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Historical Agency in History Book Sets (HBS)

Photo, student, CHNM
What Is It?

A strategy that combines fiction and nonfiction texts to guide students in analyzing historical agency.

Rationale

Authors of historical fiction for children and adolescents often anchor their narratives in powerful stories about individuals. Emphasis on single actors, however, can frustrate students’ attempts to understand how collective and institutional agency affects opportunities to change various historical conditions. History Book Sets (HBS) that focus on experiences of separation or segregation take advantage of the power of narratives of individual agency to motivate inquiry into how collective and institutional agency supported or constrained individuals’ power to act.

Description

History Book Sets combine a central piece of historical fiction with related non-fiction. By framing a historical issue or controversy in a compelling narrative, historical fiction generates discussion regarding the courses of action open not only to book characters, but to real historical actors. Carefully chosen non-fictional narratives contextualize the possibilities and constraints for individual action by calling attention to collective and institutional conditions and actions.

Teacher Preparation
  1. Select a piece of well-crafted historical fiction that focuses on a historical    experience of separation or segregation (NCSS Notable Books is a good    place to start). The example focuses on Cynthia Kadohata’s (2006)    Weedflower—a story that contrasts a young Japanese-American internee’s    relocation experience with a young Mohave Indian’s reservation experience.
  2. Select two pieces of related non-fiction that provide context for the    historical fiction. Non-fiction should include courses of action taken by    groups and institutions, as well as individuals. This example uses    Joanne Oppenheim’s (2007) “Dear Miss Breed”: True Stories of the Japanese    American Incarceration During World War II and a Librarian Who Made a    Difference and Herman Viola’s (1990) After Columbus.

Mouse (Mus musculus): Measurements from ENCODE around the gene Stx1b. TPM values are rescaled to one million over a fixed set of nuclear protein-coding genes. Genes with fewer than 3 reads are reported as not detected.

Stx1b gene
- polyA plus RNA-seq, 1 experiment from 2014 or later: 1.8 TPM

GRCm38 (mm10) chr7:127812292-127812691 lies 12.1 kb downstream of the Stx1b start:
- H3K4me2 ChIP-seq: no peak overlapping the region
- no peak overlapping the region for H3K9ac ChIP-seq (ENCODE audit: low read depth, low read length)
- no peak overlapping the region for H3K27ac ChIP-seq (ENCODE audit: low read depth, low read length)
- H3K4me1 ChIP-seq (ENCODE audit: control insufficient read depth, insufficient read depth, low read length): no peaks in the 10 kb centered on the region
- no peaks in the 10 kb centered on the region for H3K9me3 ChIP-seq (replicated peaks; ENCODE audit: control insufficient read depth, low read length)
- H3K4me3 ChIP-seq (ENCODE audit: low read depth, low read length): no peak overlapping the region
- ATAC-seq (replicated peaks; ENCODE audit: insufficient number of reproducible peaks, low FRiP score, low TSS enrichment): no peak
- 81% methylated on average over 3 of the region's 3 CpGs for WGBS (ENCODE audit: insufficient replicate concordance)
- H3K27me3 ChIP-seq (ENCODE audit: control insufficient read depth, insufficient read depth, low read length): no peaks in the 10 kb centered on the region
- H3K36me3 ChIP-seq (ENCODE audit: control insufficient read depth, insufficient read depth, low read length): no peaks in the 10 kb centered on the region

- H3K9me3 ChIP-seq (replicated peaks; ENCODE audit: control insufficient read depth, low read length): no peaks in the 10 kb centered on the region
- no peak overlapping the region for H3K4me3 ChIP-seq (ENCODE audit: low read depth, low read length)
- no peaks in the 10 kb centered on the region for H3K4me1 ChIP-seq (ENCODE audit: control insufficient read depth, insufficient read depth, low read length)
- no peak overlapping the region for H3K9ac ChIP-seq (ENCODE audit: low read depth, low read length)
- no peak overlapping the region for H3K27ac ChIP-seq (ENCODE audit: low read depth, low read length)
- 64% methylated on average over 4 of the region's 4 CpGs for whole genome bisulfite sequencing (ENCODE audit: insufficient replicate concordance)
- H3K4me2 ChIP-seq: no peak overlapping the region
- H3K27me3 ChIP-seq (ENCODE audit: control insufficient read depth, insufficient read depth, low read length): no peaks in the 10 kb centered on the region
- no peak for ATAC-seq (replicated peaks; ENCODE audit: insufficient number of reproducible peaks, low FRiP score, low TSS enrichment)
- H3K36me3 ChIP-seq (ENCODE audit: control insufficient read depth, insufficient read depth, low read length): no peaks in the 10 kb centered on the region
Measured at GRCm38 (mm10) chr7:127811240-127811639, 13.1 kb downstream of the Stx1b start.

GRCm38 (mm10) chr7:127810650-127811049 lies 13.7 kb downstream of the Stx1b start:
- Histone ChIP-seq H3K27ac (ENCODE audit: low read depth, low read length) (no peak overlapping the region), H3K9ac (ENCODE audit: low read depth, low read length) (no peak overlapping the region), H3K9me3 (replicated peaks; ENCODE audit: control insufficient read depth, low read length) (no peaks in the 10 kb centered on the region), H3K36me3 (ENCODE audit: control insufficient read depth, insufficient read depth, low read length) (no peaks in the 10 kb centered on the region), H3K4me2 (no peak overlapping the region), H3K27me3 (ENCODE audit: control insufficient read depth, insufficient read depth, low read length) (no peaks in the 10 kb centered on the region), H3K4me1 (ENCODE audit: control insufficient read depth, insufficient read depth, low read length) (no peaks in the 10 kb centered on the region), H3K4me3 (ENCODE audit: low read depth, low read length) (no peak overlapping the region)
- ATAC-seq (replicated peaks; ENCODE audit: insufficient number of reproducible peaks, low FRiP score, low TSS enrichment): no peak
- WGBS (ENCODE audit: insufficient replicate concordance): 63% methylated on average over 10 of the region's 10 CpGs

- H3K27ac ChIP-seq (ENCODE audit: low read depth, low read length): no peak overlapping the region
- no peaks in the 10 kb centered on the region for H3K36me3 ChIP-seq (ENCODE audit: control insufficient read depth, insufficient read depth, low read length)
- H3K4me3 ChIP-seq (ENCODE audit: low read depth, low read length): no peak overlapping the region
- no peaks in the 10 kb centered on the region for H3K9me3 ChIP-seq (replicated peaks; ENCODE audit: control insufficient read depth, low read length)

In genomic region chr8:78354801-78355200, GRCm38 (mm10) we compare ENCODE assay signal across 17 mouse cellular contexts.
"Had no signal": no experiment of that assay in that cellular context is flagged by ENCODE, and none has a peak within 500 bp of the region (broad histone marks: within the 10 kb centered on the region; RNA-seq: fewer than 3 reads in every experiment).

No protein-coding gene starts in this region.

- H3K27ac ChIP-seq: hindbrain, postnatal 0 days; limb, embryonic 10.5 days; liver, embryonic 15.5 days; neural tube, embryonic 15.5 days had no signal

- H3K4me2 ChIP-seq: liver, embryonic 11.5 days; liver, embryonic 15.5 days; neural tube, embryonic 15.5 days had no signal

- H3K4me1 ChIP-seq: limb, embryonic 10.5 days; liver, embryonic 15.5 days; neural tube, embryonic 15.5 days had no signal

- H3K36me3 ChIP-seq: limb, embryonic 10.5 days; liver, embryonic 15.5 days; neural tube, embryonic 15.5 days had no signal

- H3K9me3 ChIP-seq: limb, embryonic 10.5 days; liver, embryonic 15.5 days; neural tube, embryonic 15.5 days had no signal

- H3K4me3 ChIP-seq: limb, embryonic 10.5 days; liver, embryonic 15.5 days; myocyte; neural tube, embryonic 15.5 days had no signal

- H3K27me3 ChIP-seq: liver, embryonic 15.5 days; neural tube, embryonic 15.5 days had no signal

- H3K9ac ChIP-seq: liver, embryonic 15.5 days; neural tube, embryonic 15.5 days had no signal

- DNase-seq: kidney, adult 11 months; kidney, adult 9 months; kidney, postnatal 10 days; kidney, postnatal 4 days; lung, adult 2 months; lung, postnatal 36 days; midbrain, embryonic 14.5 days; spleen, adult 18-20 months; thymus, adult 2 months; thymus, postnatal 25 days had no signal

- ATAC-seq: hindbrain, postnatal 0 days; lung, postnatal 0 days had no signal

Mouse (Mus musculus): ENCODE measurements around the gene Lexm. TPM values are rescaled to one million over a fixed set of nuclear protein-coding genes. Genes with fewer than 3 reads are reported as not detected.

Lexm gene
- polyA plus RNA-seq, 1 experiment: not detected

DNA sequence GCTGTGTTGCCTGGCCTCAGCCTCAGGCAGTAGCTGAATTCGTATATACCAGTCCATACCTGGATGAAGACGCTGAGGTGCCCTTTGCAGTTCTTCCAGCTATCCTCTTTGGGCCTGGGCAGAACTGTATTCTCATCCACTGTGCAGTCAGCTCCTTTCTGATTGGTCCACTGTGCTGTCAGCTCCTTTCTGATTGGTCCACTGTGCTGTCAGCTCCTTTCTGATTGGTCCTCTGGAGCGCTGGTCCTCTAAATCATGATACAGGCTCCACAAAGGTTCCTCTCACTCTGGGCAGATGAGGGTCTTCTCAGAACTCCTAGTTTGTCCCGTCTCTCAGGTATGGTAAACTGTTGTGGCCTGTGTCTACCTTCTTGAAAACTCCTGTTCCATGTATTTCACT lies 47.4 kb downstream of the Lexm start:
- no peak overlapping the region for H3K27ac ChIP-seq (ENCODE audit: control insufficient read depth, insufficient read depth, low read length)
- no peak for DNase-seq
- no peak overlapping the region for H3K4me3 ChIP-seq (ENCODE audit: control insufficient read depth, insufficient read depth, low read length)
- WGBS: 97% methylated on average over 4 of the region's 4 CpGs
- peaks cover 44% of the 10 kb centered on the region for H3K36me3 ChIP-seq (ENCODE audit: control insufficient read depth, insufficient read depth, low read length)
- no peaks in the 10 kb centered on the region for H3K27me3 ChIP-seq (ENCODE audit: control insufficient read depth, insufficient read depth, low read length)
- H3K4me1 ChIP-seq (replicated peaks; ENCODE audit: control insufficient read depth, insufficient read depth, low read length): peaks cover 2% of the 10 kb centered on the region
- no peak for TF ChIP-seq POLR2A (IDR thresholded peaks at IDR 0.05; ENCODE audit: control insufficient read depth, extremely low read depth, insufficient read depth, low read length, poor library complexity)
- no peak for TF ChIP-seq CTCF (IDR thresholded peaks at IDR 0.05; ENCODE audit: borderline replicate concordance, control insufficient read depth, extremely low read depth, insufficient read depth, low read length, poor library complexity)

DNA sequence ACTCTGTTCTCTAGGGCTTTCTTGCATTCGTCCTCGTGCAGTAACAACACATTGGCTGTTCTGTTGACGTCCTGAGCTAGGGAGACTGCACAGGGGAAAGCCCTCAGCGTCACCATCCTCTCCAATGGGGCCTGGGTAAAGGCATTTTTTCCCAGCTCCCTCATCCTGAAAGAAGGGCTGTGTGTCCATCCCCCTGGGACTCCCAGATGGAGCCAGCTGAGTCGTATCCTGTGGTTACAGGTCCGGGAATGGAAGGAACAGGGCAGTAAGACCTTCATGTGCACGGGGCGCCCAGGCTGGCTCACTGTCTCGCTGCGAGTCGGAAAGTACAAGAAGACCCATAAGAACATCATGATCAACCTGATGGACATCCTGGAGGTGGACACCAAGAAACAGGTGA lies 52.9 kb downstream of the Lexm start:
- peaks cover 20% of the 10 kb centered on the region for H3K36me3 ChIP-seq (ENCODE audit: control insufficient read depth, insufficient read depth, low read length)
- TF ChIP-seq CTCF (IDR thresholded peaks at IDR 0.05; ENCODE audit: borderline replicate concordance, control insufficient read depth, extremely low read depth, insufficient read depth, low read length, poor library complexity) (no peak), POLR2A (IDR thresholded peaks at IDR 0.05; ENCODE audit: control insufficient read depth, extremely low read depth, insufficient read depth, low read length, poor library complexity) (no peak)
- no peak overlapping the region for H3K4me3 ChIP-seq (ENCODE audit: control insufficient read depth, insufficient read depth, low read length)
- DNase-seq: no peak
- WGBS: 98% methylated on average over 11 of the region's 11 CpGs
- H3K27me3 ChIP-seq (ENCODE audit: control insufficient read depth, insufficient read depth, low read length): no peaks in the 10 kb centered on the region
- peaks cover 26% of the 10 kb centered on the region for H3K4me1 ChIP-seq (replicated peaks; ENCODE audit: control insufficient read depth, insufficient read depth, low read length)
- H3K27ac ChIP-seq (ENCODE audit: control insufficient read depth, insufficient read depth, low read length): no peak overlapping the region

3. Select photographs that visually locate the events in the literature.    Duplicate two contrasting sets of photographs.
  4. Reproduce templates for poem (Template A) and recognizing agency chart    (Template B). The recognizing agency chart works best if students begin    with an 8½x11 chart and then transfer their work to larger chart paper.
  5. The time you need will depend on whether you assign the historical    fiction for students to read or use it as a read-aloud. Reading a book aloud    generates conversation, ensures that everyone has this experience in    common, and lessens concerns about readability. If students read the    book independently, plan on three class periods.
In the Classroom
  1. Recognizing Changing Perspectives. In making sense of historical agency,    it helps if students recognize that different people experience historical    events differently. For instance, the main fictional characters in the    example have quite distinct views of relocation camps. The packets of    photographs help children interpret changing perspectives, and the    biographical poem provides a literary structure for expressing their    interpretations.